02 April 2011

Bird Feed

The feeder sits outside the window, and to my chagrin, I neglected to fill it up over most of the winter.  No felony, this oversight, not even a misdemeanor.  It is, after all, just a bird feeder.  What troubles me most is that I did not fill it up during a period when the beneficiaries of such largesse (i.e. the birds) needed it most.

Birds have high-speed metabolisms, and they need all the calories they can get when there is snow on the ground and chill in the air.  I often looked out the window, at the empty feeder swaying in the breeze, and then promptly forgot about it.  One afternoon, I looked up from my computer to see a lone chickadee perched on the side of the feeder.  It was fluttering its wings and pecking frantically, forlornly, at the remnants of the last batch of seed from months back.

I suffered a spasm of guilt.

Two weekends ago, the Wee Lass and I made a trip to a nearby shop that specializes in all things bird-feeding and -watching related.  They sell all sorts of feeders, bird baths, perches, bird guides and a plethora of seed mixes.  I've taken to buying from them, as the feed they sell seems particularly popular with the birds that frequent my yard.  Wee Lass and I selected our twenty pound bag of the "Purple" mix, and headed home whereupon I immediately filled up the feeder.  It wasn't long before the neighborhood avian types found out it was full.  They have been chowing down at a breathtaking rate ever since.

Tonight I filled up the feeder again, Wee Lass wanted to see some birds, and so did I.  As I was pouring in the feed, the feeder suddenly felt in my hands as a stand-in for certain aspects of my life.  The pattering hiss of seeds was a bell going off in my mind, a call to prayer, and I made as if to turn my face to the temple.

Winter did this to me.  My heart has been empty far too often in recent months, swinging empty at the end of a chain while hanging in the cold gray light.  The only evidence of past savor a few shreds of memory disintegrating and frozen fast to the dirty glass surrounding the void.  My mind has become that desperate, frazzled bird clinging for dear life to a cold metal loop and pecking again and again at the places where once it had found food and vitality and life...only to glean a crumb or two, and flutter off confused and achingly hungry.  My heart, that chickadee, carrying the memory of love.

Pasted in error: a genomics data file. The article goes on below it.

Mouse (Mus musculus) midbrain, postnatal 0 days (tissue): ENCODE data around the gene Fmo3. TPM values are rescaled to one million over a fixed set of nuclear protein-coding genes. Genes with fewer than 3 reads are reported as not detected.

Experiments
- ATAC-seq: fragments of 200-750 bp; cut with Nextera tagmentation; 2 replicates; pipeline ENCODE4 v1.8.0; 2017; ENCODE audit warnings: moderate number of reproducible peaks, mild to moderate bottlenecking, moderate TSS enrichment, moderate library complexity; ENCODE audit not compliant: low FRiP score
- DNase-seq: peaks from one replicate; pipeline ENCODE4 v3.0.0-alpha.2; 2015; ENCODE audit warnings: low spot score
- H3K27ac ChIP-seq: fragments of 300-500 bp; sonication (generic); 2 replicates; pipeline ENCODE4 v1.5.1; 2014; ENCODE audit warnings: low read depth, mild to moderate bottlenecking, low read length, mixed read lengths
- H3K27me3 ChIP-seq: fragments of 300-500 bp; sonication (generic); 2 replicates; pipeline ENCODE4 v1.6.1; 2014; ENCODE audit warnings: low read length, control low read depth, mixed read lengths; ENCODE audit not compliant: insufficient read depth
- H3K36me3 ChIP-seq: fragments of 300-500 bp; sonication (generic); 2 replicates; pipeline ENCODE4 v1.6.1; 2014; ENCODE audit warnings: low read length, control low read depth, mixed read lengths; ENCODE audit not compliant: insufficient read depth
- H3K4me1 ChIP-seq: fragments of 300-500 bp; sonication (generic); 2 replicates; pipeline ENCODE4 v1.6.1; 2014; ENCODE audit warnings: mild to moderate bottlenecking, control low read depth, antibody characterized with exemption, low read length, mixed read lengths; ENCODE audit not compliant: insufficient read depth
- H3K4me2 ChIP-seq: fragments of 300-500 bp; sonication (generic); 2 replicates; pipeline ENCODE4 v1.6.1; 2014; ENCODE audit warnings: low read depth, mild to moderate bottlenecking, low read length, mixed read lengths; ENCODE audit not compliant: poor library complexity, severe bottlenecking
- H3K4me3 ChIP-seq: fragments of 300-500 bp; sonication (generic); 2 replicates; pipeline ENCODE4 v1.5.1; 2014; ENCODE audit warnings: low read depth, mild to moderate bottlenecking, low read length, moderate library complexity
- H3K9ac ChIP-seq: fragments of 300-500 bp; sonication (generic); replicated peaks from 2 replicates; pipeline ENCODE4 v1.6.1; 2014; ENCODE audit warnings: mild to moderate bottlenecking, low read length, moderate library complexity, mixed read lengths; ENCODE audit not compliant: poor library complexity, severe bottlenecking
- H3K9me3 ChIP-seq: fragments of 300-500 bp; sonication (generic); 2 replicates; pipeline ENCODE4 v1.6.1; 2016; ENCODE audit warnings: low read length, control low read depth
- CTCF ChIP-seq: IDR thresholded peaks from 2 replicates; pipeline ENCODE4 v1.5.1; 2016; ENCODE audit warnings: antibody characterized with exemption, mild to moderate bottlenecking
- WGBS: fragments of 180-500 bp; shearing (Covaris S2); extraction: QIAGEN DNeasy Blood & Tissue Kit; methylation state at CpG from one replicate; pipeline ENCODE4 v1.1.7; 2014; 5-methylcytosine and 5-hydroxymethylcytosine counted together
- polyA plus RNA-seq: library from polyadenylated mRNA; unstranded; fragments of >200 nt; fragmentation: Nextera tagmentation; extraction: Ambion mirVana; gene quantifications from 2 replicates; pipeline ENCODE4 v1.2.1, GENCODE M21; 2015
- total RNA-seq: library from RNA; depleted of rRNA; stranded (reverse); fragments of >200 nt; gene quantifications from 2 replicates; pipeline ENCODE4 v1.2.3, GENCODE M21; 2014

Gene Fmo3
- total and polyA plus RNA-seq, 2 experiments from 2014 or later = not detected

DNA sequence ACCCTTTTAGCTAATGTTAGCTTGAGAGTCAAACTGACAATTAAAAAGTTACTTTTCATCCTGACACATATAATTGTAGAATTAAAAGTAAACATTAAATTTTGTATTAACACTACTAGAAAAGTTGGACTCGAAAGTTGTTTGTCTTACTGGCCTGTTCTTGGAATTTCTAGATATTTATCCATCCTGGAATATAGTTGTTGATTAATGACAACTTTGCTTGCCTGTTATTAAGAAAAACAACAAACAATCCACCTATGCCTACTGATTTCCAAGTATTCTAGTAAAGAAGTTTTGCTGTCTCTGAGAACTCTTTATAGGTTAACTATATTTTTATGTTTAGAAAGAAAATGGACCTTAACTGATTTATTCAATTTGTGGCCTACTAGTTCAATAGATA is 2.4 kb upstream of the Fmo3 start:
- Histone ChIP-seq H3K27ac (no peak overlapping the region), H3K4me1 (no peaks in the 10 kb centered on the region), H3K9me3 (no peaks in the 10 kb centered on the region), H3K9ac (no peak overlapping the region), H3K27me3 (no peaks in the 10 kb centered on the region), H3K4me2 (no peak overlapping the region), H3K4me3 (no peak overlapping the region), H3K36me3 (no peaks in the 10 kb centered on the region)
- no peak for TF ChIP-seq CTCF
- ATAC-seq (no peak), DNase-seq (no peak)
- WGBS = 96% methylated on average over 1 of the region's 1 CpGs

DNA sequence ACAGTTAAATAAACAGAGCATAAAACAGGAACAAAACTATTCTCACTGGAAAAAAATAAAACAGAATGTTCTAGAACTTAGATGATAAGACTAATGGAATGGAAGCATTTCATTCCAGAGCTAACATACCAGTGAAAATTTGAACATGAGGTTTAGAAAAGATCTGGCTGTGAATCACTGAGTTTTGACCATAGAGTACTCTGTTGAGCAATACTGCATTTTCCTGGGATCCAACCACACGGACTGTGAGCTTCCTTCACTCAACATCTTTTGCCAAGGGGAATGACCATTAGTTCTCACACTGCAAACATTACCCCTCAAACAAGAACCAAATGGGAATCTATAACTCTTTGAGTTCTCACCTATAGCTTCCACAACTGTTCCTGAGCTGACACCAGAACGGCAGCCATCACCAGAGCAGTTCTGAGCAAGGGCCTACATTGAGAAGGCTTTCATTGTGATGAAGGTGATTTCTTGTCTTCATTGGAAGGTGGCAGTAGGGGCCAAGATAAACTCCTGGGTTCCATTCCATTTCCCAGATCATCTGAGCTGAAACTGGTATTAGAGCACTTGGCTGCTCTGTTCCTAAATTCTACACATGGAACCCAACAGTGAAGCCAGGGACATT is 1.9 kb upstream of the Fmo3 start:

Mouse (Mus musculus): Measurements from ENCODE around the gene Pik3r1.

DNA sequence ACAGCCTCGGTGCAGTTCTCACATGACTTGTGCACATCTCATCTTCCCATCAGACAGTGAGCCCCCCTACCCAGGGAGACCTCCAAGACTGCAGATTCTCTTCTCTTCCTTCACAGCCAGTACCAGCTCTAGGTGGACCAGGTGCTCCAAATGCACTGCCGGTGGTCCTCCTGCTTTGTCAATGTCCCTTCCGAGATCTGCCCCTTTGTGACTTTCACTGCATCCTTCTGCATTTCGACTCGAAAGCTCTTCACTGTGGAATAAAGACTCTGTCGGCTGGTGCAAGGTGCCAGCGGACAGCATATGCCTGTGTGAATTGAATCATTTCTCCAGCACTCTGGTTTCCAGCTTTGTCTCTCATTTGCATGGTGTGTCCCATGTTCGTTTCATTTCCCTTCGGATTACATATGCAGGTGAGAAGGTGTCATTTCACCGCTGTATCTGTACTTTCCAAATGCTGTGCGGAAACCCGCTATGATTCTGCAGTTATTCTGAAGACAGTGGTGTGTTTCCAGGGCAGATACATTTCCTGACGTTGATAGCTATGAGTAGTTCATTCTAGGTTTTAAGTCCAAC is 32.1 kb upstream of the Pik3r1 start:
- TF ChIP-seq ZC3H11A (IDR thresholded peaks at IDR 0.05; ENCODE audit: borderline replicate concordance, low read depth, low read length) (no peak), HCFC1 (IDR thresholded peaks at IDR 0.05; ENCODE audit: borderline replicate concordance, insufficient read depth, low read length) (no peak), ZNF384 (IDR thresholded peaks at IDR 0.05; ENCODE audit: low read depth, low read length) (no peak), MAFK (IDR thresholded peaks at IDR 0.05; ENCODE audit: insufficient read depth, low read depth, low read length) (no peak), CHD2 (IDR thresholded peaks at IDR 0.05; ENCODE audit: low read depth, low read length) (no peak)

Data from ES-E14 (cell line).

I finished filling up the feeder, came back to earth, and closed the window.  I paused briefly, not wanting to let my darling daughter see the look on my face.  There would have been no way to explain it, and as our weekend together had just started, I had no wish to rain on the parade.  I took a deep breath and composed a smile.  Turning around, I told her to keep an eye out for some birds.  Minutes later, a mini-flock of about five started shuttling back and forth from the wild rose bush by the fence to the feeder.  Wee Lass exclaimed "There's a girl cardinal!", and seemed pleased we had visitors.

I was preparing dinner, listening to her chatter, and watching the birds when I could.  The little chickadee in my head chirped again, this time happy to have a full larder to feast upon.  The birds fluttered and whirred and something loosened up, a slipping of rusty bolts in an iron heart seized shut.

If only, if only...I made it through another winter, and I'm feeling hollow and thin.  The hunger I feel reaches deep, it comes from the bones and the blood and the heart.  I watched the birds, and chuckled.  My heart...it still has hope that this spring, this year, love opens it up and it can feed.

01 April 2011

Spring Poetry Slam #7: On Melting

Crocus in the rain
holds my face against windowpanes,
heart slips down the glass